The mobile telecommunications industry's Lost and Stolen program has sent a strong message to thieves over the past 12 years with a 30 per cent fall in the number of blocks of handsets reported lost or stolen. The program has proved to be a strong deterrence to theft of mobiles. In its first full year of the program s operation in 2003-04 there were 170,000 net blocks. For the corresponding period last year there were 119,898 blocks a 29.5 per cent fall. This is against the background of the number of mobile services in operation rising sharply from 16 million in 2003-04 to more than 31 million over 12 years. The mobile device security program, which works by blocking the devices unique 15-digit serial number, is provided free to consumers. Handsets are blocked across all networks in Australia and a mobile phone cannot be used to make or receive calls or send or receive text messages on any networks.
A new study reported in The Conversation says that there is no increase in brain cancer across 29 years of mobile phone use in Australia. Professor Simon Chapman, Emeritus Professor in Public Health, University of Sydney, dismissed recent claims by US scientist Devra Davis that Australians faced an increase in brain cancer because of the widespread use of mobile telecommunications in the community. Prof Chapman said: We have had mobiles in Australia since 1987. Some 90 per cent of the population use them today and many of these have been used for a lot longer than 20 years. But we are seeing no rise in the incidence of brain cancer against the background rate.
2 May 2016 Complaints about mobile services fell by 26 per cent in the year to January-March 2016, according to figures released today by the Telecommunications Industry Ombudsman (TIO). And the TIO says that the ratio of complaints about mobile services has decreased by 48 per cent over the past four years, while services in operation have increased by 8.5 per cent in that period. The TIO s official complaints about mobile services in January-March 2016 were 11,064 compared to 15,096 in the same period in 2015 this is a fall of 4032 complaints or 26.7 per cent. Mobile complaints in January-March 2016 rose by 17.3 per cent compared to October-December 2015, however, the TIO said that January-March is traditionally its busiest quarter.
Telstra's Environment Strategy & eCycle Service is a finalist in the United Nations Association of Australia's (UNAA) annual World Environment Day Business Awards. The awards mark World Environment Day on 6 June and celebrate the innovation and creativity of Australian organisations, such as Telstra, to encourage others to take positive environmental action. Telstra developed the eCycle Service to provide a responsible, safe environmental way for SMEs to dispose of unwanted or redundant technology. Driven by Telstra Business Centres, the eCycle Service provides a convenient free pick-up and recycling program so that old electronic devices don t end up in landfill or clutter the workplace. Telstra partnered with Infoactiv, which is an e-waste recycling and stewardship business for logistics and program design.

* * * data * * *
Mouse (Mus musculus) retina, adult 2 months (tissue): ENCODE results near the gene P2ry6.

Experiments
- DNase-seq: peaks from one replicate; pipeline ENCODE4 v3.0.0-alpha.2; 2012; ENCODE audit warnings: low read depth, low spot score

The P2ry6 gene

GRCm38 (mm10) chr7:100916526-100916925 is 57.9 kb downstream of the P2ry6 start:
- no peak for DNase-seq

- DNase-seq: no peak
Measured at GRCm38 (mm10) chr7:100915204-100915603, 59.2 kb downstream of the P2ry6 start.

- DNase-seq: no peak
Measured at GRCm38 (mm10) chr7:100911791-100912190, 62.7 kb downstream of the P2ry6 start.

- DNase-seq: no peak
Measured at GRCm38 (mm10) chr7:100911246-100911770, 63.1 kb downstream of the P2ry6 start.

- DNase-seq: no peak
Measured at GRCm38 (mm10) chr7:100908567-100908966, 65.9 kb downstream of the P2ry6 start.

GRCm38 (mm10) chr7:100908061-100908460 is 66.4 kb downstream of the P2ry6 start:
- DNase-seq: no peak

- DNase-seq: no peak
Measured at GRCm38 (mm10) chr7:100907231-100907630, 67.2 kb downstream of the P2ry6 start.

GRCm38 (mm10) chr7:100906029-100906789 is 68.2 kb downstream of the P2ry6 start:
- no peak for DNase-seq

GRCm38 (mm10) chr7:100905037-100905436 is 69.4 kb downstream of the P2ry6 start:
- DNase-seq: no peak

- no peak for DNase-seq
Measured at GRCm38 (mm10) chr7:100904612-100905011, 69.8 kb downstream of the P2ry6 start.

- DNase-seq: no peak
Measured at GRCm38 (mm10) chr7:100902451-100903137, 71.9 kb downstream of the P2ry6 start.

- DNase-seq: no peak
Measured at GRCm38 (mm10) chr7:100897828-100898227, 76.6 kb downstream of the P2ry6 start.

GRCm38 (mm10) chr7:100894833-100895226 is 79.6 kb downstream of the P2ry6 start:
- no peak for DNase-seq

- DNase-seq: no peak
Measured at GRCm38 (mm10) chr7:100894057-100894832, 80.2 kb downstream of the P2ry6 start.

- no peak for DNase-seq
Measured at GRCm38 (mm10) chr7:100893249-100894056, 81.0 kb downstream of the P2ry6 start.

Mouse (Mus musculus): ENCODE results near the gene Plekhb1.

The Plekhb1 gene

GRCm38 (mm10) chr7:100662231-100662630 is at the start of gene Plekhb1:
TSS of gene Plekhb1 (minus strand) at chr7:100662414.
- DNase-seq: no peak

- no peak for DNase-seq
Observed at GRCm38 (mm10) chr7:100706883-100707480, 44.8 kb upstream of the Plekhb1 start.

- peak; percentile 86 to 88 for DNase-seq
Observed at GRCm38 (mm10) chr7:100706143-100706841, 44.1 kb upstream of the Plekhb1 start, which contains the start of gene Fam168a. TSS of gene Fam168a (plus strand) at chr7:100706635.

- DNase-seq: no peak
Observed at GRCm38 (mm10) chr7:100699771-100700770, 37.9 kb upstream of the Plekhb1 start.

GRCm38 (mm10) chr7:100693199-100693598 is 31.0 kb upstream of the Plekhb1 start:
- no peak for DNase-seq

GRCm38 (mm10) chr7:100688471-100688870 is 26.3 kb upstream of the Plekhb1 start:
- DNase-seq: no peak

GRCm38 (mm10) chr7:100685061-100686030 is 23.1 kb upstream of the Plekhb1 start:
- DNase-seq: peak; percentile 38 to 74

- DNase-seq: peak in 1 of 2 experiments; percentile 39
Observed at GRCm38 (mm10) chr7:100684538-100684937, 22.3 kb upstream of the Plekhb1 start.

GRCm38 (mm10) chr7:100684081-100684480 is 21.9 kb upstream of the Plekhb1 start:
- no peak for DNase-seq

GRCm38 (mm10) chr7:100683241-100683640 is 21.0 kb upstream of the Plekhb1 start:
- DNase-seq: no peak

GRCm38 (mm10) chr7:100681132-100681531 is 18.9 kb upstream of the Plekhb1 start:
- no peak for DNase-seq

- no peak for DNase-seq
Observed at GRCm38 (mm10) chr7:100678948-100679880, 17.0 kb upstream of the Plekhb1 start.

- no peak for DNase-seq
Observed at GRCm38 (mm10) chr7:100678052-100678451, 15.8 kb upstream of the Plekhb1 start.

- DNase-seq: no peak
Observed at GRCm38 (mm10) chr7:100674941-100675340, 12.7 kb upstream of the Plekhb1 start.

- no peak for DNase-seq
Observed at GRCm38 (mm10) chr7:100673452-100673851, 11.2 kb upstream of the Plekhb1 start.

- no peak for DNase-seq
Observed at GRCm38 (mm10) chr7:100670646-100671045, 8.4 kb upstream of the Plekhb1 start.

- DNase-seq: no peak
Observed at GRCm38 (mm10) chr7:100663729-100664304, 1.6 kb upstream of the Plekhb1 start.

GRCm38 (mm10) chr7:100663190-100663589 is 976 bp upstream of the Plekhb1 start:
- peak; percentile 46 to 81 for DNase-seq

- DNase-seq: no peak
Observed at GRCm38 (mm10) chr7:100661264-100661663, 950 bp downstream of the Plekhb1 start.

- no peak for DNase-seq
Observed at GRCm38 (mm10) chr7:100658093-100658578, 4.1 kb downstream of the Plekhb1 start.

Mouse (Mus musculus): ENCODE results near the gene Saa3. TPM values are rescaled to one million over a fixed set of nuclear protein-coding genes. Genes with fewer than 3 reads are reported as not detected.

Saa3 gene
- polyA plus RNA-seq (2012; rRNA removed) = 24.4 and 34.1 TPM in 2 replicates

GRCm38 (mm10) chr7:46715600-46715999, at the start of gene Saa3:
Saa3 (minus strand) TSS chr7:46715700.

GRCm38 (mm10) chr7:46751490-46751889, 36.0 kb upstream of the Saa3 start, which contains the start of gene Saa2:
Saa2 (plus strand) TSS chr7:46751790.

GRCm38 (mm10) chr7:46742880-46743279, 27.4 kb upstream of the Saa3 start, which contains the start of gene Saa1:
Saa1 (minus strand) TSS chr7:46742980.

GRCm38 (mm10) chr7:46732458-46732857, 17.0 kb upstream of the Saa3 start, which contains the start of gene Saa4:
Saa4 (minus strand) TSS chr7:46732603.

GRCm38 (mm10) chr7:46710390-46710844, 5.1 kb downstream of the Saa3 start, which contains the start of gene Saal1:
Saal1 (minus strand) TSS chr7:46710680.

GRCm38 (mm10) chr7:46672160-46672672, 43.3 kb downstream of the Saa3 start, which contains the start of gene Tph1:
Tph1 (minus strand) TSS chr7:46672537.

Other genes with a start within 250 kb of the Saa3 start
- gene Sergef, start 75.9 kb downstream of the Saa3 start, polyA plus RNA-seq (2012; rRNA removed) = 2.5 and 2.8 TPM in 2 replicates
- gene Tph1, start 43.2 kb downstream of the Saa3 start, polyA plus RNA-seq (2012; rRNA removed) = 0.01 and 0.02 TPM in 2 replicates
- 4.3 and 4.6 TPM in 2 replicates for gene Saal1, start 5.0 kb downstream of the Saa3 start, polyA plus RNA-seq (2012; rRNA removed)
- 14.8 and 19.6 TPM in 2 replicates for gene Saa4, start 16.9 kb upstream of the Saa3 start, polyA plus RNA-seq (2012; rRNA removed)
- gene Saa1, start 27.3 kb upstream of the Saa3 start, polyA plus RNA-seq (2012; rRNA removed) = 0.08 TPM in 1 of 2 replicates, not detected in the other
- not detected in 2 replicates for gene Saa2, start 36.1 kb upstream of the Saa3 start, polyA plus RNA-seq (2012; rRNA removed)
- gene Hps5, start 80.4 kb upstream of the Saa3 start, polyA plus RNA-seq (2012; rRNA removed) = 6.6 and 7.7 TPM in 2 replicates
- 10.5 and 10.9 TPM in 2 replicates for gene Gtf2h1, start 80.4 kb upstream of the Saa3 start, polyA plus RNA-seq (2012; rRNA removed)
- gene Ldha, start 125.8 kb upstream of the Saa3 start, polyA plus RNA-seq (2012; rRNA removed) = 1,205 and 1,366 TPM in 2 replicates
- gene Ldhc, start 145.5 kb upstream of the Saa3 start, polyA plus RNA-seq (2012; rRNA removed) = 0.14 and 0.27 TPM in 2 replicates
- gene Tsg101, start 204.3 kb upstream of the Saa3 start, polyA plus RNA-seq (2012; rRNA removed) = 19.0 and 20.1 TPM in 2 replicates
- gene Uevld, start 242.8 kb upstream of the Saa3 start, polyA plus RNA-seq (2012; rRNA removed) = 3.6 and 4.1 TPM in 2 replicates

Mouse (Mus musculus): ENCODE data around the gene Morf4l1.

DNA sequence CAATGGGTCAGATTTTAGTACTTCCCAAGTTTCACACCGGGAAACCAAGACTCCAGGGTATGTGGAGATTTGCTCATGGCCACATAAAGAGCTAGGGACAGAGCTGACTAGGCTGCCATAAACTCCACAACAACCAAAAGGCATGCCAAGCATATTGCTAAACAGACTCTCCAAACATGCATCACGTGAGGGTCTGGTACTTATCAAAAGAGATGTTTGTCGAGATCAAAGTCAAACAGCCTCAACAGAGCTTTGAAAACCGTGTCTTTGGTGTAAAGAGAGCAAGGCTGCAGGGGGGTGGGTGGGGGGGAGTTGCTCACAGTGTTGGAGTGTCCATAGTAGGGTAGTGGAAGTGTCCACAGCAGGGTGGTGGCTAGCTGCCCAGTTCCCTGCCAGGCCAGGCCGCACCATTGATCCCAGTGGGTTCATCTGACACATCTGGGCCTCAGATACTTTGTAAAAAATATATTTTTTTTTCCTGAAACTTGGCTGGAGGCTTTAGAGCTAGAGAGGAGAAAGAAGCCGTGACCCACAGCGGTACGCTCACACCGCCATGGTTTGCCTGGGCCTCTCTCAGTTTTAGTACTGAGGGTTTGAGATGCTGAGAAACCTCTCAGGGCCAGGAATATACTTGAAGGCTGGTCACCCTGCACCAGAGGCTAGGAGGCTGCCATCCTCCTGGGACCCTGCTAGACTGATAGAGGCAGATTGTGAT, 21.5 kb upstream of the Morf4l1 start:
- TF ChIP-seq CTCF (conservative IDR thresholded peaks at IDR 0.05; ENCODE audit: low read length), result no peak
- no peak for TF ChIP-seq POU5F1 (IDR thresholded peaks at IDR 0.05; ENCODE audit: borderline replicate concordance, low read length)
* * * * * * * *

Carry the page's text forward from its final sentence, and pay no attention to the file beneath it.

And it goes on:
Australians are losing more than $230 million in scams. This Fraud Week we are urged to, Wise Up to Scams . The Australian Competition and Consumer Commission (ACCC) has calculated that total scam losses exceed $229 million last year. The ACCC s report reveals that investment scams and dating and romance scams resulted in the largest financial losses, says ACCC Deputy Chair, Delia Rickard. https://www.scamwatch.gov.
The Australian Mobile Telecommunications Association (AMTA) on behalf of Telstra, Optus and Vodafone provides consumers with a free service to check if a handset has been reported lost or stolen and blocked across all networks. AMTA s Lost and Stolen program is free to consumers but not businesses. It protects consumers from facing big bills run-up by thieves and sends a strong signal to thieves that stolen handsets will be blocked across all networks, making them inoperable in Australia. This is done by blocking a handset s unique 15-digit serial number, the International Mobile Equipment Identity (IMEI). IMEI blocking is reversible and your mobile can be unblocked if you find it or it is returned. For tips on lost and stolen mobiles and security advice: www.lost.amta.org.
Use your mobile phone handset's security features to protect your private and confidential data from thieves or if you lose your phone. AMTA, on behalf of the mobile telecommunications industry, runs a handset blocking program to protect customers from theft and lost. When reported lost or stolen, a handset is blocked across all Australian networks making in inoperable. However, customers should activate their phone s Personal Identification Number (PIN) to prevent thieves from gaining access to confidential information contained on the handset. Also, activate the PIN code for the SIM card. See more about the Lost and Stolen program: www.lost.amta.org.